This is an excerpt for media people or science journalists. A good story could be written from my two newly published papers (out of six). My personal goal would be to wake up some of the most relevant experimentalists. This should be a win-win situation and I hope it won’t fall on deaf ears. Here is the plain-English summary of the two published works (arXiv:1902.01837 & arXiv:1904.03835):
Matter-antimatter asymmetry and dark matter as two of the biggest puzzles in the Universe can be consistently and quantitatively understood under a new mirror-matter theory. The new theory assumes that there exist two parallel sectors of particles that share nothing but gravity and it leads to neutral particle oscillations because of slightly broken mirror symmetry. Specifically, neutron and kaon oscillations with new understanding of quark condensation and phase transition processes in the early Universe provide the necessary mechanism. The idea is that kaon oscillations first create a potential amount of matter-antimatter asymmetry at the stage of strange quark condensation. A new topological transition process (coined “quarkiton”) can then preserve the generated matter-antimatter asymmetry. Without such an asymmetry, we would not have lived in a universe of galaxies and stars. In the end, neutron oscillations convert most of the matter to mirror matter which corresponds to the dark matter we have observed today. Under the same framework, another so-called U(1) or strong CP problem that has baffled particle physicists for almost half a century is understood as well.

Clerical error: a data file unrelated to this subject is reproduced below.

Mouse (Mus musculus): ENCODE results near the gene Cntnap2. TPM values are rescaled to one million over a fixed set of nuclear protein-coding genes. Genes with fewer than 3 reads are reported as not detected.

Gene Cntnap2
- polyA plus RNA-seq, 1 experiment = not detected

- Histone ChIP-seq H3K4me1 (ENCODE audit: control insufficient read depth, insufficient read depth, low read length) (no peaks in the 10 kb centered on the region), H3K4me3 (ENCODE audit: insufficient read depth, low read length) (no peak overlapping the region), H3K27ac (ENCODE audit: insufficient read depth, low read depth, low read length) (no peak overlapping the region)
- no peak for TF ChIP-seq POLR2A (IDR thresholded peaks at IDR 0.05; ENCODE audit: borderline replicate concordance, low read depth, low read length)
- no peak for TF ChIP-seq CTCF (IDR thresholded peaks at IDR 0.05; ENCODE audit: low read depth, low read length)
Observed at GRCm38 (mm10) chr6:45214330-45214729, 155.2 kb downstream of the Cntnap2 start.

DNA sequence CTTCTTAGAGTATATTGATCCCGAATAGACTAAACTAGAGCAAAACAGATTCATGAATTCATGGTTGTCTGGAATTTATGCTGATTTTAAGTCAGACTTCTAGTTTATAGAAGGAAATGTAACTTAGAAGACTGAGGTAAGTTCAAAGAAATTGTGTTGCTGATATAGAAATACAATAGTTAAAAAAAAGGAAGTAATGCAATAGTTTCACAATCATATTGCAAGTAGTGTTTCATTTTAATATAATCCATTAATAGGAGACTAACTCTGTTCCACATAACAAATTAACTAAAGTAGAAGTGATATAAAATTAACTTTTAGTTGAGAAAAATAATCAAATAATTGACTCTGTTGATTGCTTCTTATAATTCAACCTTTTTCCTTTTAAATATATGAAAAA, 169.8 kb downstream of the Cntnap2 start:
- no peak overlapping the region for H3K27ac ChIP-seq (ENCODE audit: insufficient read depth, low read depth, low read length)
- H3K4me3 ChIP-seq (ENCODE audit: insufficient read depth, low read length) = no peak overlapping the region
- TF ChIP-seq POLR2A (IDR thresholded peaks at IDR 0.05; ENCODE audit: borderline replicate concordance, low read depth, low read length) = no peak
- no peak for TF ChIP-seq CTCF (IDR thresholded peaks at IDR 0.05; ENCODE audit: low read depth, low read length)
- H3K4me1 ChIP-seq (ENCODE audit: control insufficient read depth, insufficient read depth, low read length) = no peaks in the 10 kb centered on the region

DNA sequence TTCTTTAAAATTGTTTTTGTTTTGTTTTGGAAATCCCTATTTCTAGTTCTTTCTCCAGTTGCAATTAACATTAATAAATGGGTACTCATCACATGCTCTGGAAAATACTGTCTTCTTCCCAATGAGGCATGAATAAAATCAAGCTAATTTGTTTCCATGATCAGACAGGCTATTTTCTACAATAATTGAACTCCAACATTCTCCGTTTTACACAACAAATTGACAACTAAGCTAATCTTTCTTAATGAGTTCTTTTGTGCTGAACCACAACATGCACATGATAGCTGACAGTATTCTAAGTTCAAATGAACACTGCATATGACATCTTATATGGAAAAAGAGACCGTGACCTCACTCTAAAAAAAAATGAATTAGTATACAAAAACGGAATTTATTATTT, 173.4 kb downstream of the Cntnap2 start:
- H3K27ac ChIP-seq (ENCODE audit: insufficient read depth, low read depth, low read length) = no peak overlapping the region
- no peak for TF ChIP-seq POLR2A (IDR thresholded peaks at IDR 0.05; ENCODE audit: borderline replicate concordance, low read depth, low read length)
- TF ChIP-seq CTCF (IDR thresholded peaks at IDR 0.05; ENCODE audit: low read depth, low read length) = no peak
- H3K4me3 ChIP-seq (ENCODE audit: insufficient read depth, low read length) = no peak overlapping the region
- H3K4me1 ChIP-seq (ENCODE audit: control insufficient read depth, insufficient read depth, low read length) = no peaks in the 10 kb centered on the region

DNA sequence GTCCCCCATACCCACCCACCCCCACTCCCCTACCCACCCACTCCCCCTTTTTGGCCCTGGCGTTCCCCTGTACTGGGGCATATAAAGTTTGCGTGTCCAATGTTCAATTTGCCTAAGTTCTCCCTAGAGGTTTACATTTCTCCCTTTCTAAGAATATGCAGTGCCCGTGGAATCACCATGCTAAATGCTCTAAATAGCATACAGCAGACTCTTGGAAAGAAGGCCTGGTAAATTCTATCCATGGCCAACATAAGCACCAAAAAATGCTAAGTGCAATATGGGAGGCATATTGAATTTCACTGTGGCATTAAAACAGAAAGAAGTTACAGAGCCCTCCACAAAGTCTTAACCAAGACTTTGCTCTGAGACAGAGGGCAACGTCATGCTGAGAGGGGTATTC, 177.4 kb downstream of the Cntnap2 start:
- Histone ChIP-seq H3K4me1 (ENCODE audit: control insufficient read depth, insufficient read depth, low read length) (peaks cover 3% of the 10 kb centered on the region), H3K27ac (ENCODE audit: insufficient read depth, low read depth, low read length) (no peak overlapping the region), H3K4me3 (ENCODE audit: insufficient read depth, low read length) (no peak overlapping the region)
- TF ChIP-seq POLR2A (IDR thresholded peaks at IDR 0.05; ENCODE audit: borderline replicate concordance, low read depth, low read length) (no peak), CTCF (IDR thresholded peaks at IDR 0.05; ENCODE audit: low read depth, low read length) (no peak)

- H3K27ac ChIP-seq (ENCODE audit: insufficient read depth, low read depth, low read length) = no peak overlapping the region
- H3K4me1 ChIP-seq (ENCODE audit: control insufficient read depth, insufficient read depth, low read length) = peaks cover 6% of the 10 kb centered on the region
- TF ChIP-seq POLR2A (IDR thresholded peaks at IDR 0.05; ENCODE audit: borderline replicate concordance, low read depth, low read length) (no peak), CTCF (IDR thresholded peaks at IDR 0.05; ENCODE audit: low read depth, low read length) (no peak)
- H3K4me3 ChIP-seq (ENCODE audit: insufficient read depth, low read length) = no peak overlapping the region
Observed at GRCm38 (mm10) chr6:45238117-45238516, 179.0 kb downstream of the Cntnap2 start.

Most remarkably, the new theory with the same few parameters can explain many of the most celebrated puzzles in physics: dark matter and neutron lifetime anomaly , evolution of stars , matter antimatter imbalance , ultra high energy cosmic rays . In addition, various feasible experiments with current technology are proposed to test the new theory . The most recent development shows the full-fledged theory with an elegant solution for dark energy .
 https://arxiv.org/abs/1902.01837 published in Phys. Lett. B
 https://arxiv.org/abs/1904.03835 published in Phys. Rev. D